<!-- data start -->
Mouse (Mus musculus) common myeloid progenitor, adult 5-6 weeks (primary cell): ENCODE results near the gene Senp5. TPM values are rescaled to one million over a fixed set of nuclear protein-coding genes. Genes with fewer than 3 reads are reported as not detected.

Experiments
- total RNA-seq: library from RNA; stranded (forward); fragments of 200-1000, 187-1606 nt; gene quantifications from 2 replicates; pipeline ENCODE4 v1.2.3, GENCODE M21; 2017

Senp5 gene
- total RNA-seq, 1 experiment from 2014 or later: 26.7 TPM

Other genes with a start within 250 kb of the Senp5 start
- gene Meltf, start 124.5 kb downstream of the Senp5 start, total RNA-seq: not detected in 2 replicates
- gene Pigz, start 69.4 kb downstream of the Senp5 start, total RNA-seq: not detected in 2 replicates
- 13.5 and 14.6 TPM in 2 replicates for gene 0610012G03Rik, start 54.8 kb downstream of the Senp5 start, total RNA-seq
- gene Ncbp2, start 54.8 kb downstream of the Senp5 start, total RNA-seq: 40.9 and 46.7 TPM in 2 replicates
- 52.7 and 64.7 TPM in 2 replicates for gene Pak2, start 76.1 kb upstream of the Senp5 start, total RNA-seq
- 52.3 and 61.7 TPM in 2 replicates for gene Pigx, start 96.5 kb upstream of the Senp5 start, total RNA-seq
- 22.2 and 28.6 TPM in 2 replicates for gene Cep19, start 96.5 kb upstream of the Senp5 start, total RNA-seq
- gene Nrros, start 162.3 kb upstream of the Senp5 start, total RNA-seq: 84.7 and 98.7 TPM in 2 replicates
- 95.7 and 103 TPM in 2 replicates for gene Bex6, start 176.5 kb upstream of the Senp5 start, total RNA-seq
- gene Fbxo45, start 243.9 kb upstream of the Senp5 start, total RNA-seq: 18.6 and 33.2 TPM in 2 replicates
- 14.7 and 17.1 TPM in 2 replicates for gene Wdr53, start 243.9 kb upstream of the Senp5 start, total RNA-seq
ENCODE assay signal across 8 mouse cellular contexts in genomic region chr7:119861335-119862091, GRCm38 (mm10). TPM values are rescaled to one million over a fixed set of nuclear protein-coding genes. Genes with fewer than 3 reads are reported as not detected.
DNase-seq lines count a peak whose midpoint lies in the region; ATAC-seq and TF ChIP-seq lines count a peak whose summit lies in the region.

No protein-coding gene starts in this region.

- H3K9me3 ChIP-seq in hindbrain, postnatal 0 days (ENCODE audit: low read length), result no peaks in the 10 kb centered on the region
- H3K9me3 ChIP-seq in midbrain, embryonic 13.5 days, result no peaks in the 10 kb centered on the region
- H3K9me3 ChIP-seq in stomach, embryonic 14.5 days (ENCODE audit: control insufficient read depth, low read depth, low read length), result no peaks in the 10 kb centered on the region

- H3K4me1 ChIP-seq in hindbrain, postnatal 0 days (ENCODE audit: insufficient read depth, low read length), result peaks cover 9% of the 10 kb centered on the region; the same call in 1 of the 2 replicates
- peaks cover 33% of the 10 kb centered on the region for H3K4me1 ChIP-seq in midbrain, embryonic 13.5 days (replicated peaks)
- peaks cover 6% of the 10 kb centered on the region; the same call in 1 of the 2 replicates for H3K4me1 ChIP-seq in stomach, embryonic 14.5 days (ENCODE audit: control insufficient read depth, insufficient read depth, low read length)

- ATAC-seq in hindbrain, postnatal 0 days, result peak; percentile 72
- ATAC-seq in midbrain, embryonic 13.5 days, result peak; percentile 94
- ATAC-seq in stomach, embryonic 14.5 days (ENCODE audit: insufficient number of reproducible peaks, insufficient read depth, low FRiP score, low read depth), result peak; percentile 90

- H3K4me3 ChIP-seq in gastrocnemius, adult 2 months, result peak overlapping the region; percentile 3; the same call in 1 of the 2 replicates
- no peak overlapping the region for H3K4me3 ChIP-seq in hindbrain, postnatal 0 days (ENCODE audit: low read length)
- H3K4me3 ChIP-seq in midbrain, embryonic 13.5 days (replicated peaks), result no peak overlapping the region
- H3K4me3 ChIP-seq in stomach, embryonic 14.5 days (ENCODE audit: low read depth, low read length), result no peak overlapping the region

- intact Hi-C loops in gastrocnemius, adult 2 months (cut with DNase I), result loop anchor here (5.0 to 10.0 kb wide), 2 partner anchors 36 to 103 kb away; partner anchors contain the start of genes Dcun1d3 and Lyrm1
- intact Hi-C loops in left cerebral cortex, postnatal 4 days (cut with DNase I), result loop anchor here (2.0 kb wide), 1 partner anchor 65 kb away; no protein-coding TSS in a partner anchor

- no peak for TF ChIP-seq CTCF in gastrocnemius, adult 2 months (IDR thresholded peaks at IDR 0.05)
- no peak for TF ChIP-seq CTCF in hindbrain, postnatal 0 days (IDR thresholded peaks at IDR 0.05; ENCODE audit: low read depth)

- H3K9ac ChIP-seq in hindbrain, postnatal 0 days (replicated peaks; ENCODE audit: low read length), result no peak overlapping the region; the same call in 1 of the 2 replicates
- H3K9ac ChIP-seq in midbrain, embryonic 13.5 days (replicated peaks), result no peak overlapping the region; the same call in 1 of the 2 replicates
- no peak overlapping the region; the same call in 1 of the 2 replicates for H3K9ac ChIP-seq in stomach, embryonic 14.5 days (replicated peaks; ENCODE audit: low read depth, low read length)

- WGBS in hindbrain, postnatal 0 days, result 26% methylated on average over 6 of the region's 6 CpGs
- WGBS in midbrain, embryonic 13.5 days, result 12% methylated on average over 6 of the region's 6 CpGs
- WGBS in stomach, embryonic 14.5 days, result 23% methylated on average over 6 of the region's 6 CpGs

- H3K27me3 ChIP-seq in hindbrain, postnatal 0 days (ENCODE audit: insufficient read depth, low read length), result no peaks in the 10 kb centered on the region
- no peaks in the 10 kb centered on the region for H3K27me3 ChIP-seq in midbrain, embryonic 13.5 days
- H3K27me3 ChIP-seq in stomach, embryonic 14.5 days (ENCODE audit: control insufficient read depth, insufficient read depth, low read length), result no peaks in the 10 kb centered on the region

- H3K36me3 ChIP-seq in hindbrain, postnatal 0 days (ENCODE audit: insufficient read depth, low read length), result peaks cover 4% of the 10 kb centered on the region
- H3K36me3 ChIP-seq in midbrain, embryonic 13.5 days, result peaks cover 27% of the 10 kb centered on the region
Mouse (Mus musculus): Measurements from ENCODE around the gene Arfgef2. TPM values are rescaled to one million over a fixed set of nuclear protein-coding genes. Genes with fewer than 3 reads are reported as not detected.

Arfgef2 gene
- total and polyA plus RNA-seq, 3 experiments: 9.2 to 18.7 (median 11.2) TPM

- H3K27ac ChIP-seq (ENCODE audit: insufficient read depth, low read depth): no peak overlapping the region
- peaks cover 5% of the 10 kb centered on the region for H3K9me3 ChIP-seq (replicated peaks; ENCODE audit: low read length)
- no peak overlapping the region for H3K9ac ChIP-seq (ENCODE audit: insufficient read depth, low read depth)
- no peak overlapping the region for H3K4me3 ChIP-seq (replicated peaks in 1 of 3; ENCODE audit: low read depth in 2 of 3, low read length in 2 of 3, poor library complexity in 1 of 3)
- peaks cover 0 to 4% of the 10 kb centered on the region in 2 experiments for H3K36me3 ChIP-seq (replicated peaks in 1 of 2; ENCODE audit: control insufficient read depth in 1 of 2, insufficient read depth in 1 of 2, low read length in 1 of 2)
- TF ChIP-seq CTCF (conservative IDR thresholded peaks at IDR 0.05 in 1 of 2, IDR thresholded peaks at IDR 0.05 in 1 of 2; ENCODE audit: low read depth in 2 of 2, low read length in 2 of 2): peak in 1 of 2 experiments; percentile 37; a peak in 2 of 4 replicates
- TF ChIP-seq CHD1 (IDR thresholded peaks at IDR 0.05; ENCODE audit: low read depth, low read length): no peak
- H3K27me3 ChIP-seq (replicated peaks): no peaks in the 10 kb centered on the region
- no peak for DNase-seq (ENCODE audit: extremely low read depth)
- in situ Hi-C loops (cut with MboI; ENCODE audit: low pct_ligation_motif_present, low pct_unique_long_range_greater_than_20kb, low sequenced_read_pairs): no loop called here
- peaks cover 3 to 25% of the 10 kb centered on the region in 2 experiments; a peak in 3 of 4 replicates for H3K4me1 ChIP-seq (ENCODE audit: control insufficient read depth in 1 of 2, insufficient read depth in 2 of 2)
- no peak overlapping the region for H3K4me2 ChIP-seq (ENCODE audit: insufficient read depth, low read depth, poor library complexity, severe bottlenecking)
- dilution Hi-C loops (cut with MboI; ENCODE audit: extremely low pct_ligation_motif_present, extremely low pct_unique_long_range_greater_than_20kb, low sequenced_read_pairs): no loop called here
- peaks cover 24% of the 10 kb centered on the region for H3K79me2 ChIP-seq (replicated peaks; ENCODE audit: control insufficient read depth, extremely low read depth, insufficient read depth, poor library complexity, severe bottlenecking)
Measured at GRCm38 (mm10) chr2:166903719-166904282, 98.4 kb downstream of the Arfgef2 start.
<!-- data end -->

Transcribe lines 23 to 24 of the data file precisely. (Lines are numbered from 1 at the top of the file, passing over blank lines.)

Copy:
- H3K9me3 ChIP-seq in stomach, embryonic 14.5 days (ENCODE audit: control insufficient read depth, low read depth, low read length), result no peaks in the 10 kb centered on the region

- H3K4me1 ChIP-seq in hindbrain, postnatal 0 days (ENCODE audit: insufficient read depth, low read length), result peaks cover 9% of the 10 kb centered on the region; the same call in 1 of the 2 replicates